Genetic Studies Reveal a Tree’s History to Ensure its Future

It can reach heights of 200 feet and live 500 years, and occupies landscapes across the western United States. Some say its bark has an unforgettable smell resembling vanilla or even cinnamon, and this tree is one tough cookie. It grows in a variety of soils and climates and survives fires that consume other species.…  More 

Bad News for the Hemlock Woolly Adelgid

Over the past decade, the hemlock woolly adelgid, a tiny insect, has ravaged the hemlocks of Southern Appalachia, causing widespread death of the trees that once lined mountain streams throughout the region. Efforts to keep hemlocks alive include releasing insects that feed on the hemlock woolly adelgid, including the Laricobius beetle featured in a recent…  More 

Making a Start on Restoring Hemlocks to the Southern Appalachians

This winter, in collaboration with the North Carolina State University (NCSU) Camcore program, the U.S. Forest Service Southern Research Station (SRS) established plots for the first phase of research to support restoring hemlocks to the forest stands in the southern Appalachians they’ve disappeared from. Andy Tait, NCSU-Camcore research assistant based at SRS, coordinated the planting…  More 

ForWarn Chosen for National Climate Resilience Toolkit Launched for White House

ForWarn, the satellite-based forest disturbance monitoring system developed by the U.S. Forest Service’s Eastern Forest and Western Wildland Threat Assessment Centers was selected as one of the “top 25” tools included in the  U.S. Climate Resilience Toolkit  launched on November 17th for the White House by an interagency team that included members from the Forest…  More 

One-Two Punch Slows Down the Hemlock Woolly Adelgid

Can combining chemical and biological treatments save eastern hemlocks from the hemlock woolly adelgid? Recently published research by U.S. Forest Service scientists and collaborators offers hope that integrated management can provide sustained protection for an iconic tree. In an article published in the journal Forest Ecology and Management, Forest Service and university researchers provide findings…  More 

Changes at Streamside in the Southern Appalachians

The loss of eastern hemlock could affect water yield and storm flow from forest watersheds in the southern Appalachians, according to a new study by U.S. Forest Service scientists at the Coweeta Hydrologic Laboratory (Coweeta) located in Otto, North Carolina. The article was recently published online in the journal Ecohydrology. “Eastern hemlock trees have died throughout…  More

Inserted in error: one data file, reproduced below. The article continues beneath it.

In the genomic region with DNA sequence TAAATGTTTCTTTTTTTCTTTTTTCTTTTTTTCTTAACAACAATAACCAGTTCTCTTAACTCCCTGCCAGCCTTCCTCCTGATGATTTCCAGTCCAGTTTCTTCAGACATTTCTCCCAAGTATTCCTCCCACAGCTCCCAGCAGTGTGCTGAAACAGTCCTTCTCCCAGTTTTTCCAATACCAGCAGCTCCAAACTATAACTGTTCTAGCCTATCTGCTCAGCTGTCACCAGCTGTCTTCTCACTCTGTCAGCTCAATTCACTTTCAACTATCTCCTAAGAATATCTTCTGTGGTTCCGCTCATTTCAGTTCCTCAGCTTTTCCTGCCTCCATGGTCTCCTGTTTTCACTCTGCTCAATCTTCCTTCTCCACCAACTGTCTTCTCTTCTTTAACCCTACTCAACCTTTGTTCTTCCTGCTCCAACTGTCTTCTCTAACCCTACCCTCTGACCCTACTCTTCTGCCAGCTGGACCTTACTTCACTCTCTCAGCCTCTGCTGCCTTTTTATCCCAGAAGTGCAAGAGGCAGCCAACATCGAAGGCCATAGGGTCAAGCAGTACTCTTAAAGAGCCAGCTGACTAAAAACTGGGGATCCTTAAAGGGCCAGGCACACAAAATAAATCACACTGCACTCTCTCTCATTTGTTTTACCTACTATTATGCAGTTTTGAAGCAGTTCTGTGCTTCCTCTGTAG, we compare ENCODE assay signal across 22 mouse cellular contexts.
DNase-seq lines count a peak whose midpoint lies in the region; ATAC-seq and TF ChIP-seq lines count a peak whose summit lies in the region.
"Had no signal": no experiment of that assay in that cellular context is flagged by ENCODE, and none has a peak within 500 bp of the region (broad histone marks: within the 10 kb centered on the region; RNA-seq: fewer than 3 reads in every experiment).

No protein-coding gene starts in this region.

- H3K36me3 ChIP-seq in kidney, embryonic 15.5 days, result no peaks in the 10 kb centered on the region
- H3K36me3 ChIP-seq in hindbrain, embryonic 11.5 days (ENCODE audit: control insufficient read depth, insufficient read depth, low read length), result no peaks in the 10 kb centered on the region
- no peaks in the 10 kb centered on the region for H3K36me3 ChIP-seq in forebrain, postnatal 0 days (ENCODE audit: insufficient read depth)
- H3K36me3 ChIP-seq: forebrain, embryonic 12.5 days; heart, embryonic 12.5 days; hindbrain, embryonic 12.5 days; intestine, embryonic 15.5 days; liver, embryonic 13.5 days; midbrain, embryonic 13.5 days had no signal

Researchers Track “Gray Ghosts” Across the Southern Appalachians

People living in the Appalachian Mountains of the eastern United States have long enjoyed a rich culture of storytelling. Often rooted in a deep connection to the natural world, stories from Appalachian folklore serve to entertain as well as to educate; sometimes, important life lessons emerge, especially from tales of demise. A present-day ghost story…  More 

International Researchers Mobilize Against Risky Stowaway Pests

Sometimes there’s more to global trade than meets the eye. While consumers and economies may benefit from expanding market opportunities and a seemingly endless array of readily available goods, harmful pests could be lurking as people and products are transported between countries. An international research network, including scientists from the U.S. Forest Service, has come…  More 

Which Tree Species are Most at Risk in a Changing Climate?

A walk in the woods or a stroll on a tree-lined street could be a very different experience just a few decades from now. Higher temperatures, altered precipitation patterns, and longer growing seasons predicted for the future could require that some tree species will have to move – or be moved – into new areas…  More 

Hemlock Holding Its Own For Now at the Landscape Level

Despite ongoing destruction by the non-native invasive hemlock woolly adelgid, hemlock forests in the eastern United States appear to be holding their own for now, according to findings by U.S. Forest Service researchers recently published in the journal Biological Invasions. The key word is “appear,” said Talbot Trotter, the study’s lead author and a research…  More